provost-guard-107th-colored-infantry
Provost Guard of the 107th Colored Infantry, Fort Corcoran, Washington, D.C., 1863
Image credit: pbs.org



[/audio]

Carlisle, PA
November 21, 1864

Mr Abraham Lincoln,  

I want to know, Sir, if you please, whether I can have my son released from the army.   He is all the support I have now.   His father is dead and his brother; that was all the help that I had …

Today’s episode is a miniature one!  The Civil War is a familiar topic to most of us, and there are several podcasts on the topic.  Less familiar is the effect of the war on black women, who faced unique challenges while their loved ones were fighting.  Families in the North worried that their sons and husbands would be enslaved if captured by the Confederate Army.  Some whites who were angry about black fighting for the Union took it out on the family members that the soldiers left behind.   Today we hear a small piece of those families’ stories.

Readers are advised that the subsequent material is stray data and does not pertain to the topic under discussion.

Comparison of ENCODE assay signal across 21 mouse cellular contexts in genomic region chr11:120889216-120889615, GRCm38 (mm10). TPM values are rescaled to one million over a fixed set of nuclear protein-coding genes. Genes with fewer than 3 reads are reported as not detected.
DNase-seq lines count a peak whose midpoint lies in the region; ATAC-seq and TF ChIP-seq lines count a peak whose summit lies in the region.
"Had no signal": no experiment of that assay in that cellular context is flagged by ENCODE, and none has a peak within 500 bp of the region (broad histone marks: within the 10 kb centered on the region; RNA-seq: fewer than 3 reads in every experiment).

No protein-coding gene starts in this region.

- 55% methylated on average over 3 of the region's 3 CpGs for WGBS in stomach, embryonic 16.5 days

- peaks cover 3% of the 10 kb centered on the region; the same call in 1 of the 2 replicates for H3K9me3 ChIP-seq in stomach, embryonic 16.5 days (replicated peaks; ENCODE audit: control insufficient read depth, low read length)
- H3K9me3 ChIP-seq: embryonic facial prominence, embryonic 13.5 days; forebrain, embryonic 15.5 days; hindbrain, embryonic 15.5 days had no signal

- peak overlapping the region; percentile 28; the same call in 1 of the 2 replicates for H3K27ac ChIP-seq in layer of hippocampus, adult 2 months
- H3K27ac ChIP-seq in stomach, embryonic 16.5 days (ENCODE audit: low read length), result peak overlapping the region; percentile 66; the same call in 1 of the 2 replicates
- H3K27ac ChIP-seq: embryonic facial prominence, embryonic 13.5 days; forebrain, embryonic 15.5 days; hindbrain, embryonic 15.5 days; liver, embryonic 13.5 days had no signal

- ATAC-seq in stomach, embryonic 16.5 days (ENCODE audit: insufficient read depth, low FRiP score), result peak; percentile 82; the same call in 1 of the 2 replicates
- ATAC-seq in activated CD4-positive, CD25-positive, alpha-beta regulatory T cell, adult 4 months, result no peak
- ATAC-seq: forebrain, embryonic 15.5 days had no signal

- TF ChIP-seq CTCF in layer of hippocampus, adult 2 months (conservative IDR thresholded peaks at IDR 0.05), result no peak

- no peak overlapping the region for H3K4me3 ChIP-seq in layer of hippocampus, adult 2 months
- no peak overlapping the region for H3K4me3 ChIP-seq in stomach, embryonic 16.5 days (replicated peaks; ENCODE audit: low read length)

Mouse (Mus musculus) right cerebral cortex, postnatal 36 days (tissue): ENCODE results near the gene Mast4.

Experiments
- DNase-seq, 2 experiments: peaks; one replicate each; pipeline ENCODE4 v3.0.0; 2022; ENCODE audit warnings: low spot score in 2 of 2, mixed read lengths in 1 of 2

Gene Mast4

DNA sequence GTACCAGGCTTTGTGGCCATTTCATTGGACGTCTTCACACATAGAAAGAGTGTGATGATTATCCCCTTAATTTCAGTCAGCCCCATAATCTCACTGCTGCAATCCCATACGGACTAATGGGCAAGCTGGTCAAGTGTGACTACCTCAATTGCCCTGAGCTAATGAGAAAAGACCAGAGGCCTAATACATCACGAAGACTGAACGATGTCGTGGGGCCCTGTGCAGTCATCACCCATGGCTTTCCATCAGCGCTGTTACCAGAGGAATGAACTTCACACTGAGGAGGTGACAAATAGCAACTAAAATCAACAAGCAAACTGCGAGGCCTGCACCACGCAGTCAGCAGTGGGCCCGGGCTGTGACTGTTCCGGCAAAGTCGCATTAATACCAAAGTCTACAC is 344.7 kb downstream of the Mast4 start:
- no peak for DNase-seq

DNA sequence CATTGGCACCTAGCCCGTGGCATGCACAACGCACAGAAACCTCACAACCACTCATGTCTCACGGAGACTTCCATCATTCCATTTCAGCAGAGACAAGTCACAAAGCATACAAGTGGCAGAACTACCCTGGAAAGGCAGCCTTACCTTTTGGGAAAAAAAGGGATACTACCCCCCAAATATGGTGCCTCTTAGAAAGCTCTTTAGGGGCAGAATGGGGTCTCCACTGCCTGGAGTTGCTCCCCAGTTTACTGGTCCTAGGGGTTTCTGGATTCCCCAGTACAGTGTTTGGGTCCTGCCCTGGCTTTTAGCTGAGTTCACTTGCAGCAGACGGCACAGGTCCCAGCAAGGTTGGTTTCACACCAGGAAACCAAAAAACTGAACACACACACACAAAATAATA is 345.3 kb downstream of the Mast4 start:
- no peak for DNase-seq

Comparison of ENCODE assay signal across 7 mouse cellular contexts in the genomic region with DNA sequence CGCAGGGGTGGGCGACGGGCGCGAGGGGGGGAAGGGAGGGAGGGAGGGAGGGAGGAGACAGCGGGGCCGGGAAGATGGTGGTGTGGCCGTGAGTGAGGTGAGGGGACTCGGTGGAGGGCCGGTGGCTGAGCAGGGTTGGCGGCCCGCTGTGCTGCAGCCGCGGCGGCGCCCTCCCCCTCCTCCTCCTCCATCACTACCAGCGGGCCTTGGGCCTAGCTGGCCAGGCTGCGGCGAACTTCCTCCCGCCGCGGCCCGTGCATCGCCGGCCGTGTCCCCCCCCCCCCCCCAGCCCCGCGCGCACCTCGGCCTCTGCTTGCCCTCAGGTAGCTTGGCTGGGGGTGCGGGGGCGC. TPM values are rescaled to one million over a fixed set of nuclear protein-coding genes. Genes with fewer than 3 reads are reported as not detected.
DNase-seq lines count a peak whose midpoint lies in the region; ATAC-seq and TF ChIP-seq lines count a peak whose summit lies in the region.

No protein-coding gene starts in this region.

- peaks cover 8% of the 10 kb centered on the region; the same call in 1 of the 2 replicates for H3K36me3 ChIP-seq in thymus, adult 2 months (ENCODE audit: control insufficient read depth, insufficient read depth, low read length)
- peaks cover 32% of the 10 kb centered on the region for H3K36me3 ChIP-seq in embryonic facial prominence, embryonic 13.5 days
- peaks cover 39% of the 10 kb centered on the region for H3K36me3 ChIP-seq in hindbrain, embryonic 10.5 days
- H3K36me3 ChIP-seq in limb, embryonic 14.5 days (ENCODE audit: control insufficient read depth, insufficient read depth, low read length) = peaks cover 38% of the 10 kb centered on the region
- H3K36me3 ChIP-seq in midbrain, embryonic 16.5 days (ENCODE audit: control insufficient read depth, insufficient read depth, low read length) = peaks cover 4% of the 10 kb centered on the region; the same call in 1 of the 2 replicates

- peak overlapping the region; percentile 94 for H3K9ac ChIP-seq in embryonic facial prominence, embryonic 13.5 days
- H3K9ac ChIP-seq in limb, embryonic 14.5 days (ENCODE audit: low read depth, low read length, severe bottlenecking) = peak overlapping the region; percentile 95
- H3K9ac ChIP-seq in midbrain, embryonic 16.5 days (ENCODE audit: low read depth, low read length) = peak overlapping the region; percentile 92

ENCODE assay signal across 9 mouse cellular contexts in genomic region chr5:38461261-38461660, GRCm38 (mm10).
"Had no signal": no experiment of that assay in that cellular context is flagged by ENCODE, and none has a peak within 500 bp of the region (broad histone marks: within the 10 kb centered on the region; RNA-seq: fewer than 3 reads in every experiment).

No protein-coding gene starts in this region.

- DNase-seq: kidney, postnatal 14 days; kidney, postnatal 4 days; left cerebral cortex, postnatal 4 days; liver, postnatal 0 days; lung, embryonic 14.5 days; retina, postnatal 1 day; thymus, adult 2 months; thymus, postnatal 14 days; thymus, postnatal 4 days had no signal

Credits:
The letters were read with permission from the Freedmen and Southern Society Project at the University of Maryland.

Other podcasts about the Civil War:
Key Battles of the Civil War
“The Massachusetts 54th Regiment,” Stuff You Missed in History Class

Sources:
“Missouri’s African American Troops,” Missouri State Archives
“8th Regiment Infantry United States Colored Troops,” National Park Service
“United States Colored Troops,” Missouri State Archives

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